GRANDE PRAIRIE, Alta. — Alberta skip Chelsea Carey and third Amy Nixon have different histories at the Canadian women’s curling championship. Past disappointments make them hungry to win a title together.
The host province will play for a Scotties Tournament of Hearts championship on Sunday in Grande Prairie, Alta.
Alberta downed defending champion Jennifer Jones 7-5 in Friday’s Page playoff between the top two seeds from the preliminary round.
Nixon was Shannon Kleibrink’s third when they lost the 2008 final to Jones in Regina.
"I am so excited to get a chance to play in it again because I got too tight in 2008," Nixon said. "I have way more experience behind me now than I did then. So I’m just going to bring it all."
Carey skipped Manitoba to a 9-2 record two years ago in Montreal. Her team lost the one-two Page playoff game and then the semifinal.
"It really hurt not to be in that final," the Alberta skip said.
Carey, Nixon and front end Jocelyn Peterman and Laine Peters were a new team this season. Carey took over at skip when former Canadian champion Heather Nedohin decided to step back from the sport.
"It’s sort of surprising to be honest with you," Nixon said. "Chelsea and I have come together in a way I wouldn’t have anticipated back in September. I can’t say how impressed I am with the four of us tonight for that kind of a game."
Alberta shooting accuracy as a team was 92 per cent to Jones’s 80.
With the exception of Jones’s three-pointer in the ninth, Alberta controlled the game. The Calgary rink scored two in the first, fifth and eighth ends and stole a point in the sixth en route to victory.
When Carey doubled off a pair of Jones counters with her first shot in the 10th, it negated any chance of a steal of two for Jones, so she shook hands.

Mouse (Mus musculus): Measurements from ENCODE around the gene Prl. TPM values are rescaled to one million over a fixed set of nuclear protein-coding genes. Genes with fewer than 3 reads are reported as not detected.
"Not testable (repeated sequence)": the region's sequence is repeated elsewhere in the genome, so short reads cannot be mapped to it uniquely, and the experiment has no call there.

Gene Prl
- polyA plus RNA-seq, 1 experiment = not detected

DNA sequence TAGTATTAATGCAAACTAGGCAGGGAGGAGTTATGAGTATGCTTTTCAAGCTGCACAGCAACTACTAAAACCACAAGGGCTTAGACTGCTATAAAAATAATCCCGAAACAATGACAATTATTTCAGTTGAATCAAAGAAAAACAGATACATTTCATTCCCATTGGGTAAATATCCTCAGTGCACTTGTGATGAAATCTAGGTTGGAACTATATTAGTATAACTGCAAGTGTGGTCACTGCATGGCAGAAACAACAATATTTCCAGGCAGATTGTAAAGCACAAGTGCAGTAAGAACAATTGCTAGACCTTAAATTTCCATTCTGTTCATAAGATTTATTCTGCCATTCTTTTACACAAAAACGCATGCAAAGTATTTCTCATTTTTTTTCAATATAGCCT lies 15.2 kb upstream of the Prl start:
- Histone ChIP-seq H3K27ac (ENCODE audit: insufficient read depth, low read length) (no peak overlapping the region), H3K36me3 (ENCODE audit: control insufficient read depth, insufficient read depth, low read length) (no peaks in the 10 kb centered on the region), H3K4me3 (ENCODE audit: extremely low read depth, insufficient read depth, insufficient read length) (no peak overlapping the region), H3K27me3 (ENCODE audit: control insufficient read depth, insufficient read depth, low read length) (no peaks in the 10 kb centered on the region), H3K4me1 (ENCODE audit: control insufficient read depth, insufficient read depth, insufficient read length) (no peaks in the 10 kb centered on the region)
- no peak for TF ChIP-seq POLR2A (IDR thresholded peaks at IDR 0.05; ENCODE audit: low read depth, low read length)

Jones drops to Saturday’s semifinal to face the winner of the afternoon playoff between Kerri Einarson of Manitoba and Northern Ontario’s Krista McCarville.
Jones and second Jill Officer have 12 years of playoff experience at the Tournament of Hearts behind them, including five wins. Lead Dawn McEwen was in on four of them and third Kaitlyn Lawes one.
The reigning Olympic champions from Winnipeg were outplayed Friday, but they know what it takes to gain a rematch on Sunday.
"I’ve always said playing in the semi is a good thing if you know you’re going to win," Jones said. "We don’t know we’re going to win yet, but we’ll sure give it a shot.
"They played really well tonight and we were kind of — I hate saying it because it’s a cliche — we were on the wrong side of the inch. We rubbed (on guards) a couple of times.
"If we had those by maybe it’s a different story, but they played great and we’ll have to play well tomorrow and hopefully have another shot on Sunday."
The challenge for Alberta is sustain their confident play into Sunday when all the chips are on the table and there isn’t a second playoff life for the loser.
"In a lot of ways all the chips are on the table tonight," Carey said. "Losing that game is scary. It was very real to me if we lost that game we’re very likely not ending up in the final."
"Can I guarantee I’m going to play like that again? No. All I can do is control what I can control and keep my emotions in check and let the training take over."
Alberta and Jones capped the preliminary rounds with 9-2 records ahead of Manitoba and Northern Ontario at 7-4.
Ontario’s Jenn Hanna, Saskatchewan’s Jolene Campbell and Nova Scotia’s Jill Brothers finished just outside the playoffs at 6-5. Quebec’s Marie-France Larouche finished with a 7-2 win over Suzanne Birt of Prince Edward Island. Quebec’s record was 5-6 and P.E.I.’s was 4-7.
Stacie Curtis of Newfoundland and Labrador finished 3-6. New Brunswick’s Sylvie Robichaud and B.C.’s Karla Thompson ended up 2-9. New Brunswick is relegated to next year’s pre-tournament qualifier to get into the main draw.
The Jones team swept first all-star team honours for the tournament with Jones, Lawes, Officer and McEwen posting the best shooting percentages in their respective positions in the round robin.
Carey, Saskatchewan third Ashley Howard, Manitoba second Liz Fyfe and Northern Ontario’s Sarah Potts were named to the second all-star team.